The magazine Standpoint certainly seems to think so. (I should declare an interest, as a contributor.) At a launch party for the right-of-centre great and good, the editor, Daniel Johnson, spoke with an almost triumphalist passion about the imperative to defend western civilisation against moral cowardice and intellectual confusion and against adversaries who don’t share our values. I thought I sensed unease among his guests, even though almost all of us must have broadly agreed with him. British conservatives tend to be embarrassed by self-celebration, even in the face of attack. It might in part explain their unwillingness to stand up against the noisy, thoughtless iconoclasm of the 1960s, and the cultural damage it has done. Perhaps they are preparing to do so now.

Nazir-Ali is unlikely to be leading them. His open disapproval of homosexuality brands whatever else he talks about with the stamp of ignorant intolerance. What is more, his indirect appeal for a return to Christian faith as the cure for our social ills is irritating. One does not have to be a practising Christian to subscribe to a post-Christian morality, and to hold it dear. The other serious problem is the way he talks of Islam. He is right that anyone with a public voice should speak out against Islamist extremism, but he must know that people do not listen carefully and often hear Islam instead of Islamist extremism, and he will be seen to be calling for a Christian revival to oppose Islam in general.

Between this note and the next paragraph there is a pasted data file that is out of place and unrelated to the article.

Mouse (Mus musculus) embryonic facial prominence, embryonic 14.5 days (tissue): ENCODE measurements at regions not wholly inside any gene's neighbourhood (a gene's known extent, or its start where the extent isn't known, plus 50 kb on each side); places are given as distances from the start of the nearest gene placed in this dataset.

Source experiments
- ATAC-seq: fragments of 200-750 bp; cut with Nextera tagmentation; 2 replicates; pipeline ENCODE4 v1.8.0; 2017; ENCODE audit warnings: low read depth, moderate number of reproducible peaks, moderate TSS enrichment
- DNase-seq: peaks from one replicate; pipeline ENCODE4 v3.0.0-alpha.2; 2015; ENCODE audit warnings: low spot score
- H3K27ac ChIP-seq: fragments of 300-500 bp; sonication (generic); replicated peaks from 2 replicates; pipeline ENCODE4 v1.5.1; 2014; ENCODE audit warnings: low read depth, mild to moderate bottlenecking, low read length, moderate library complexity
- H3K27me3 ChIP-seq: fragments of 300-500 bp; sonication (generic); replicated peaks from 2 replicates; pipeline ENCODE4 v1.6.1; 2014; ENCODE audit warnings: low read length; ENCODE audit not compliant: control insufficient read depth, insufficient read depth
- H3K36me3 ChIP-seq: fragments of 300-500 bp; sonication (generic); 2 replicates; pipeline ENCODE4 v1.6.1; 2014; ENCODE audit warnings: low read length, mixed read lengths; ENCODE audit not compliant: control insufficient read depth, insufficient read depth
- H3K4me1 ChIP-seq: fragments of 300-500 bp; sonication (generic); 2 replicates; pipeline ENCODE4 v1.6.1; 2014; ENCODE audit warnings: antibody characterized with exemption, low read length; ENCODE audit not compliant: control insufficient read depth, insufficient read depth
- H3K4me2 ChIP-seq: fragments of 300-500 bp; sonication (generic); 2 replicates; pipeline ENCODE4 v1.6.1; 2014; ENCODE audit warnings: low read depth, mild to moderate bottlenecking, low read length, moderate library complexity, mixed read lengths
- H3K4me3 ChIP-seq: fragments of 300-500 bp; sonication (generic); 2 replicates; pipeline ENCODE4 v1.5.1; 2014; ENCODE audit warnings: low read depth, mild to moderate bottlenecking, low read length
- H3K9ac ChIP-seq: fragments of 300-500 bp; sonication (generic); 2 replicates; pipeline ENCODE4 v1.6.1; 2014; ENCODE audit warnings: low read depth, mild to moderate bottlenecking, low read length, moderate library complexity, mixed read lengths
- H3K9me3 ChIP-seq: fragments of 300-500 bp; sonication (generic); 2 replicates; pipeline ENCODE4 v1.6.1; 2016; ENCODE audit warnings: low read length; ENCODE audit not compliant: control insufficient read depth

However, there is, I think, a reason why Islamist extremism is relevant to this defining moment, if it is one. After 9/11, but in this country even more so after the 7/7 attacks by British-born terrorists, liberal and libertarian conservatives began to think again. These British extremists despised us for our decadence, and we were forced to admit they had a point. For a long time Britain and its institutions have been suffering a loss of nerve and will that amounts to a national moral funk. We have let standards fall in almost everything. From the lies and finaglings about expenses in the House of Commons, to the failures of standards in schools and hospitals, from the sleazy behaviour of public figures such as John Prescott and Cherie Blair to the vomiting of drunken girls on streets, from the sordid confessions of chat shows to the public humiliation of Big Brother, something has collapsed.

Our government’s unwillingness to look after our armed services is a startling example of this. Our soldiers have been sent into danger without proper body armour, with dodgy planes and inadequate tanks, and third-rate treatment in Third World hospitals at home if they are wounded. This is terrifying decadence: for if we lack the will to defend ourselves, or rather to defend those who are there to defend us, we are showing to the world’s beasts of prey the soft underbelly of decadence.

The one good thing, if there could be one, about Islamists’ murderous contempt is that at last it made us understand all this. I don’t think Nazir-Ali, even with a church militant behind him, can put his finger in the dyke of this impending disaster. However, he is at least, like Whitehouse, willing to say the unsayable; that is often a necessary driver of change.